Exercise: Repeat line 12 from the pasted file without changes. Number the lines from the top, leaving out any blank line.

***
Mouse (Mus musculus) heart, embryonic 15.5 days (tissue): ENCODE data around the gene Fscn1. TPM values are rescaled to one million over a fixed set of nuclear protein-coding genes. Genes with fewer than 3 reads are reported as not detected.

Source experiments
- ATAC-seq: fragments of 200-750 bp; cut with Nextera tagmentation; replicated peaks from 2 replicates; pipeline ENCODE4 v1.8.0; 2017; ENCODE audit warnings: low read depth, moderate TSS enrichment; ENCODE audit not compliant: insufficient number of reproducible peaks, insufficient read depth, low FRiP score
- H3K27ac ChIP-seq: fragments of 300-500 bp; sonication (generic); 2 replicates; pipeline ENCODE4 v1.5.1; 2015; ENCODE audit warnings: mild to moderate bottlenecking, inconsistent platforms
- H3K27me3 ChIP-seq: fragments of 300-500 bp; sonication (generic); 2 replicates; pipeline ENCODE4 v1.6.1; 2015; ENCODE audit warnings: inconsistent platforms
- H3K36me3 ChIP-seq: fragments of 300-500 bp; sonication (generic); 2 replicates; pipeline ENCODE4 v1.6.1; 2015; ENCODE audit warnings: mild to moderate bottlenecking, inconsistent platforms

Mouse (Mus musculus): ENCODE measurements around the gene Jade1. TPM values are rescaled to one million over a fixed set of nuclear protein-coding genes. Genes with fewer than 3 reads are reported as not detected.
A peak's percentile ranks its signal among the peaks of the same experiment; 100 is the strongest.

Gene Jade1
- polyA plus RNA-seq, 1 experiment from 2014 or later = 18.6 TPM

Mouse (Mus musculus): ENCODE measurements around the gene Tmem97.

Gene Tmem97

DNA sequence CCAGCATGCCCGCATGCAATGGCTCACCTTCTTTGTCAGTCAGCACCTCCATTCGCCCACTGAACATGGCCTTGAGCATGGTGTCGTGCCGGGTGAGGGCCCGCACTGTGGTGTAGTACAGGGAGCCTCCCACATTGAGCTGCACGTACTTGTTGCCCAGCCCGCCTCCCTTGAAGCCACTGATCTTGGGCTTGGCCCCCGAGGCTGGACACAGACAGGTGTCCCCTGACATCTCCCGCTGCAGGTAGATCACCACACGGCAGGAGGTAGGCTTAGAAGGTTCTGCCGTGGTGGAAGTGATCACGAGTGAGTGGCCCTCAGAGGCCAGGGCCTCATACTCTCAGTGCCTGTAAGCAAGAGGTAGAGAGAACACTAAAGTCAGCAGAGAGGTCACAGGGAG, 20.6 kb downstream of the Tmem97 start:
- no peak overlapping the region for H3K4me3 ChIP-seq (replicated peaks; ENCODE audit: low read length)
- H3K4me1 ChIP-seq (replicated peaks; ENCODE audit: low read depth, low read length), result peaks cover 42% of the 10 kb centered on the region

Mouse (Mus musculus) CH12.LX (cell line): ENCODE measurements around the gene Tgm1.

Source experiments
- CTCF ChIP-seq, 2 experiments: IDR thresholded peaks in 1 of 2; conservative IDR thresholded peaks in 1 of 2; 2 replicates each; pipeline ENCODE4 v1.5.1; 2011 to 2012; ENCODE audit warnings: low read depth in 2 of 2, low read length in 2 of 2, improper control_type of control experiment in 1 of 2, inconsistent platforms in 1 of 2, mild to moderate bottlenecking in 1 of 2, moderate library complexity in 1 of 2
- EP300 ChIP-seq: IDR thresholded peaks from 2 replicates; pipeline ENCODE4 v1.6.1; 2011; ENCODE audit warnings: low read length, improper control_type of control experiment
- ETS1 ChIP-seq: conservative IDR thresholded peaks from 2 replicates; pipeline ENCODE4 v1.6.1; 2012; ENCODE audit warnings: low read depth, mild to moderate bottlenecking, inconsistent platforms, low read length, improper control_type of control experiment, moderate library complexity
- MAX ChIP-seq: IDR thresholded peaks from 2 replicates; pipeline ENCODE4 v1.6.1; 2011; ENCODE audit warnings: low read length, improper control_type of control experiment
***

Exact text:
Gene Tmem97